The Third Sector: re-branding or re-imagining?
After an energising time with many brilliant marketing and communications folk from the third sector, courtesy of a wonderful CharityComms networking lunch, I thought I would share the talk I gave before we got stuck in to discussion and food.
When I started to think about what I would say today I realised it felt important to do the thing that we all, I imagine, aim to do with the brands we look after – to look inside, to start with why and to tell that story.
Wanting to integrate was what was interesting me more and more, in life, into my work moved me into the not for profit arena – particularly around environmental challenges but more fundamentally around wanting to do good stuff in, with and for the world.
And I discovered that working for the third sector is hard – charity people graft – mind, body and soul. I’ve seen it. And done it. I’ve met talented, courageous, creative, eclectic, wonderful human beings – human beings who, at an individual level, have authentic, compelling stories to tell about why they do what they do – not what they do, not how they do it (they have those stories as well), but why they do it: what purpose they serve.
It is these individual purposes that energise us, drive us to do what we do – and crucially what connects us. I think this is what the charity sector is at its core. People with purpose wanting to change the world. In amongst all the media noise, the changing rules and regulations, is you – all of you. There is a danger that this noise will drown out your voices, your inner voices – the voice that connects you to your purpose, that connects you to your work. Without this, the sector is truly lost.
I don’t think the world sees, hears or feels all of you – people with purpose trying to change the world for the better, one day at a time. They see amorphous entities, big organisations and job titles. And that’s hard to connect with. They hear what charities do and what they want from others. They probably understand a bit about its cause – the problem it is trying to solve; but do they have sense of its purpose, its essence – why it exists and why that matters? And does this come through authentically in the how – in an organisation’s way of being. And I wonder, does the world still want to fight for a cause – or rather lean in to its purpose?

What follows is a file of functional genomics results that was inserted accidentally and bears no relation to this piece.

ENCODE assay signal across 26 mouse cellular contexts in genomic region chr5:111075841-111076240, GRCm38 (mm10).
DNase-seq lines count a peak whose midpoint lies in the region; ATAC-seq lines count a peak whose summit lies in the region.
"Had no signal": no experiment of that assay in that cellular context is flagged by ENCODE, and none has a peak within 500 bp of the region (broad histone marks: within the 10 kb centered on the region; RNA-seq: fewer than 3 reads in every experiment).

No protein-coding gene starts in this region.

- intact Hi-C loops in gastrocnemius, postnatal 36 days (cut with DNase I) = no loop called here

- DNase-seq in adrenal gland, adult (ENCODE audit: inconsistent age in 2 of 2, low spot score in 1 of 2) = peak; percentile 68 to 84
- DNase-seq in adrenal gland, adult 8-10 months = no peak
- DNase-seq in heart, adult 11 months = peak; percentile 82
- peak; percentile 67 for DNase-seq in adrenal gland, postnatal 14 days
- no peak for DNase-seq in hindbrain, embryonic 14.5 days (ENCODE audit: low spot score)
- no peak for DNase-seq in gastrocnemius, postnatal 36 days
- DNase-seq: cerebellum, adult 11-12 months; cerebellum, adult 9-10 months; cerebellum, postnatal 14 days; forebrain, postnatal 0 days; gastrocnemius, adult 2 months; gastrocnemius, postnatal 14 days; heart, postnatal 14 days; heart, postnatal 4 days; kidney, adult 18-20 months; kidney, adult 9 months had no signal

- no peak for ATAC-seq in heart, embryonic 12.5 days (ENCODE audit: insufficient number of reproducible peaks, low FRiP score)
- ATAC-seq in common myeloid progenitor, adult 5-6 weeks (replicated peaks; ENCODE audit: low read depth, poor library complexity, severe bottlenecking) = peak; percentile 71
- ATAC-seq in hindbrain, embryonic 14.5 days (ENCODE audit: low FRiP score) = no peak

Perhaps this is where the opportunity is.
Perhaps one way forward would be to find a way to bring together our whys, pool our wisdom, our positive intent and shift the charity sector on – create Third Sector 2.0… one that leads the way in doing business well, from the inside out. Could we find and articulate the common purpose relevant to all of you – one that might help guide a collective rebuilding of trust and develop a more transparent, understandable identity?
I think it is eminently possible – but it requires trust to begin inside; trust in the people in the organisation, all of them. They need to be able to align their whys with the organisational why – they need to be able to tell their stories; stories of why they do what they do. And from here we can begin to build a more connected sector.
This is why I was drawn to Neo – we work with some wonderful organisations who want to change the world for the better; we help find the thing that really matters to them and then we help them make it matter more. Inspired by thinkers like Simon Sinek, Brené Brown and Frederic Laloux, we are excited about the growth of organisations putting purpose at the heart of what they do – and letting that be the thing that leads them. And these organisations aren’t just in the charity sector, in fact many of them aren’t.
Our rapidly changing world is throwing up many challenges, but out of breaking systems, corruption and outdated processes new ways of working are emerging…. more mindful organisations – organisations putting purpose before profit, organisations organising themselves differently – seeking ways to support collaboration, co-creation, wholeness, autonomy and, ultimately, happiness. Organisations moving away from pouring energy into battling with the ‘competition’ but rather being wholly focused on what serves their purpose. Where do these kinds of organisations sit in relation to charities and visa versa?
I wonder…. do we need to rebrand the third sector or reimagine a totally new sector – one that welcomes and unites purposeful organisations, one that allows the whole to be greater than the sum of its parts, one that knows what matters and works together to make it matter more?